Wednesday, October 3, 2012

Ellen Hopkins is My Hero

Here's why-
I felt a physical reaction-like I had actually had the wind knocked out of me after reading Crank by Ellen Hopkins. I'm not really sure I have ever had such an emotional shock to the system while reading a book. Which is why I had to include a book by her for Banned Book Week in my giveaway. If you google Ellen Hopkins inevitably her name pops up with the words challenged and censorship. In this article found on her she talks about an instance in which she was uninvited to a Teen Lit Fest in 2011.
You will not find person more passionate about censorship and books for young adults. In this article she shares her thoughts about censorship and a powerful poem she wrote called Manifesto. Her books are raw, honest and sadly realistic. She writes about the dark topics of drugs, cutting and suicide. These are things that our kids see and hear about in the halls of school every day.
Small town America is now armed with drug dogs while hydrocodone is being bought and sold in school parking lots during recess. These topics are not shocking revelations to the teens living it every day.
I shake my head in frustration when I read that adults or libraries try to keep these books out of the hands of teens.
Crank does not glamorize the use of drugs. It shows the slow, dark, descent of a girl that tries a drug and then becomes addicted to the "monster". Crank doesn't have a happy ending and that's why it's so powerful. It's exactly why we need to make sure that it's accessible to teens and we use this book as a teaching tool. If it helps even one child to think twice before going down that road it's worth the fight.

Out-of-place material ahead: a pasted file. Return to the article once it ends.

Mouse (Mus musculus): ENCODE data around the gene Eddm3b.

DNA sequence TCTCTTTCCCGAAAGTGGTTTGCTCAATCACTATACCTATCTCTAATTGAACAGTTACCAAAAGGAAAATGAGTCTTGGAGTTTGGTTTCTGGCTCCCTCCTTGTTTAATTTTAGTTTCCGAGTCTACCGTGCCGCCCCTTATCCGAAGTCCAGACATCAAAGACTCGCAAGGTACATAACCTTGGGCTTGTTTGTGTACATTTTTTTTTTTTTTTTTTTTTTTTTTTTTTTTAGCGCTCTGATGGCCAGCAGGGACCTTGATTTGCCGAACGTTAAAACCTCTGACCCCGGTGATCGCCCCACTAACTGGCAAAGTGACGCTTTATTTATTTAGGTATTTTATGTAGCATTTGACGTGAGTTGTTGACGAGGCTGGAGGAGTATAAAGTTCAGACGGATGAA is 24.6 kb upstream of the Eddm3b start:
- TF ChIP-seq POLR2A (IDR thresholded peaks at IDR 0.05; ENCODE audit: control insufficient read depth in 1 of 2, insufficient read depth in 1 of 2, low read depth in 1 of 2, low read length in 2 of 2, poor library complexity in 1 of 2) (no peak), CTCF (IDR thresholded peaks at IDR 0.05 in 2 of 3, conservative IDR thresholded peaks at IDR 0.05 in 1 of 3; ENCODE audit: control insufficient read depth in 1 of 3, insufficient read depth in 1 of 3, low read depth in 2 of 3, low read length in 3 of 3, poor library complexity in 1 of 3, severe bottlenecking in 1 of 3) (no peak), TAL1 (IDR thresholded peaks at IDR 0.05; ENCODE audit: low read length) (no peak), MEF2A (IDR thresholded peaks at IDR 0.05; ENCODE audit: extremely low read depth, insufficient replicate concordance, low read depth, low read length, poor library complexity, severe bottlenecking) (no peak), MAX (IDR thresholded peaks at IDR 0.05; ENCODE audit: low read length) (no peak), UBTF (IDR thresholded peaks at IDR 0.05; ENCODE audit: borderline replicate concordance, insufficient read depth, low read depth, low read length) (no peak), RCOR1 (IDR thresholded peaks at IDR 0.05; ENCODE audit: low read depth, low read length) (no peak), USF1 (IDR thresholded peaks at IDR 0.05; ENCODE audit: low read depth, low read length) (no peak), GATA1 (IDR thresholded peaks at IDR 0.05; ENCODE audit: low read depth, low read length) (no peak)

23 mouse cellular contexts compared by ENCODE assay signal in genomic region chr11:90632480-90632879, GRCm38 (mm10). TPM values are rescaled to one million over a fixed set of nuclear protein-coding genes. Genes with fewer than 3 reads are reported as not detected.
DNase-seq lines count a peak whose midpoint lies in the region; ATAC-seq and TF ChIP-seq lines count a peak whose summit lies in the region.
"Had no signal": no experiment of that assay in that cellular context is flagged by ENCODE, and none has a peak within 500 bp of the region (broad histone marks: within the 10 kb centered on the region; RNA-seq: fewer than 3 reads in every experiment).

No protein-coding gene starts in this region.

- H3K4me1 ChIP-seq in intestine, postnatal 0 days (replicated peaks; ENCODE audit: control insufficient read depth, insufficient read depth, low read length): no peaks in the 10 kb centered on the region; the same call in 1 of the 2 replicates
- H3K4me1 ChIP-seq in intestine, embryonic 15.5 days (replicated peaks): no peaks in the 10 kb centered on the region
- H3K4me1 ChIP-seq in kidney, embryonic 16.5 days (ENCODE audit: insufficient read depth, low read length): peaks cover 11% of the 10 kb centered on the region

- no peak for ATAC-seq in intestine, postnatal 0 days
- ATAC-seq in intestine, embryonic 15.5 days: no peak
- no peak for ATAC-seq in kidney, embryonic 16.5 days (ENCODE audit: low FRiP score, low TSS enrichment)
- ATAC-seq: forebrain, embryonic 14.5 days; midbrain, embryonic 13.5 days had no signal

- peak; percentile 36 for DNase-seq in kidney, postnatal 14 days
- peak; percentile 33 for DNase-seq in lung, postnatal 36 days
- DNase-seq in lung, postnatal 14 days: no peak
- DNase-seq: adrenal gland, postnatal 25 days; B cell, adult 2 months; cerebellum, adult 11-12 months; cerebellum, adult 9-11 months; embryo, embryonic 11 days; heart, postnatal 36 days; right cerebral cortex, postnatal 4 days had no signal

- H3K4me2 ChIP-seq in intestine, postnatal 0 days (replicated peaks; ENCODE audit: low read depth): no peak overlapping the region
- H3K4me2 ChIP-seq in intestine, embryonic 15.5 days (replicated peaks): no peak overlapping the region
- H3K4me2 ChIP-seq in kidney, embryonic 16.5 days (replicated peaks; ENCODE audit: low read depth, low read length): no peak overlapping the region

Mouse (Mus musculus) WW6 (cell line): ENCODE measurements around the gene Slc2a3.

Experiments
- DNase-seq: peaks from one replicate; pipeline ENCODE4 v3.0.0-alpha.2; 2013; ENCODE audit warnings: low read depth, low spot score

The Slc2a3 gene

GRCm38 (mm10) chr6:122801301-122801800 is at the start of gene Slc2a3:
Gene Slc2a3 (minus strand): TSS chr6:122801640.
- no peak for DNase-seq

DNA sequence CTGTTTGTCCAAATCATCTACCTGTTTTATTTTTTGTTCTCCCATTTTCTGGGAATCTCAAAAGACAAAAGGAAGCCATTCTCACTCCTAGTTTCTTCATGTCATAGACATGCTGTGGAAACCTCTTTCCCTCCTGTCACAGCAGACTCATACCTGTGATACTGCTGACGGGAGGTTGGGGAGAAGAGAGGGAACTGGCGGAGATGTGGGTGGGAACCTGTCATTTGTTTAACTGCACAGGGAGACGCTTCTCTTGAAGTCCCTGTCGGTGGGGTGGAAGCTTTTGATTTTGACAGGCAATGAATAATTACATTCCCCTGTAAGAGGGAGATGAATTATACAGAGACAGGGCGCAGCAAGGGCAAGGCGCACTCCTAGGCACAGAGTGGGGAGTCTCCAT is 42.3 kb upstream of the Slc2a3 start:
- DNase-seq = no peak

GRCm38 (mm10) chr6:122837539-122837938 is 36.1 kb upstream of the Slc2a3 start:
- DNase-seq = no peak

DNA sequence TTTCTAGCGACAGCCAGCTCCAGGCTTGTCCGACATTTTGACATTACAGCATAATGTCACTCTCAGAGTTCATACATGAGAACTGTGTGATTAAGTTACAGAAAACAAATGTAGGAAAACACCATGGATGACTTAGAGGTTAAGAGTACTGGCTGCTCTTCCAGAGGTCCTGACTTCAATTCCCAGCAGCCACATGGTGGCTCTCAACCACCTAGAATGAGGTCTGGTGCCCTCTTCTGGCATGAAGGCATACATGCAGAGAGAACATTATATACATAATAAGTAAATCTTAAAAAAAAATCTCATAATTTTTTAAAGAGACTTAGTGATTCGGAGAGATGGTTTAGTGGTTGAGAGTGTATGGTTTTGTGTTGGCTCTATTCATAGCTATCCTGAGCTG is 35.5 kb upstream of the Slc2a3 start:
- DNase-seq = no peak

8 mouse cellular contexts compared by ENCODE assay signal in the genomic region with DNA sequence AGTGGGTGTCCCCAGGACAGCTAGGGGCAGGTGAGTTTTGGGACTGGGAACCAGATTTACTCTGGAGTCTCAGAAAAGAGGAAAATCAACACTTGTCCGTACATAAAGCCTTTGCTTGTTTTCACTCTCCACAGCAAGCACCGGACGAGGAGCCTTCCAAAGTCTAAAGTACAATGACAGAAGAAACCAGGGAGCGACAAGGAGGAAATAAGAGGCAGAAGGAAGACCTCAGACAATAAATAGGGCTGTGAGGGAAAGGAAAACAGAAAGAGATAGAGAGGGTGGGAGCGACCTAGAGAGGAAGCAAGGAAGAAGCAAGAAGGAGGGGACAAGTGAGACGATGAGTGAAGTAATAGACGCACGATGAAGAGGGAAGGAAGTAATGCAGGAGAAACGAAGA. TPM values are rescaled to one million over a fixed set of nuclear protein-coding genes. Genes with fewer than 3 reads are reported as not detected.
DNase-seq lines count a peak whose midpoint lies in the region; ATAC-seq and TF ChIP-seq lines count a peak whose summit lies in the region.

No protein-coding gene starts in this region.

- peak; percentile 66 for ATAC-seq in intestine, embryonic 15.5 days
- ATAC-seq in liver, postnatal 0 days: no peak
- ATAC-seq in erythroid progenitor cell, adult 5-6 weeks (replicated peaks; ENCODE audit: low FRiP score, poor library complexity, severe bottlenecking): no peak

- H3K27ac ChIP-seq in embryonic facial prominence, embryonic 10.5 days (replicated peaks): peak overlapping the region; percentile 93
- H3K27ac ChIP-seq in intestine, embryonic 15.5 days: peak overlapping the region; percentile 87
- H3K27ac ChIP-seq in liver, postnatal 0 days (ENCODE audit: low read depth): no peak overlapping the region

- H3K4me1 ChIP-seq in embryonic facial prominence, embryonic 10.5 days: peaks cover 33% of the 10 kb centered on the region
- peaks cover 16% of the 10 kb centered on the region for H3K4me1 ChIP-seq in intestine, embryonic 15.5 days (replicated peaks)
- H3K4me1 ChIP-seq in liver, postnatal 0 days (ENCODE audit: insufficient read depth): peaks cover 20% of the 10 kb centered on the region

Thank you Ellen Hopkins for fighting the good fight. I've got your back.
For the chance to win a copy of Crank by Ellen Hopkins click on sidebar to right or just scroll down.


  1. The bit about Ellen being uninvited to the Teen Lit Fest was a bit shocking being that she is in the top 100 of the Best-Ever Teen Fiction list for 2012. Been meaning to give this series a try and plan to soon!

  2. Great post! I've yet to get myself to read an Ellen Hopkins book because I'm such a fraidy-cat (dark, gritty, real, depressing - not my kind of book usually). But I love her Manifesto poem and the great impact she has on many, many readers.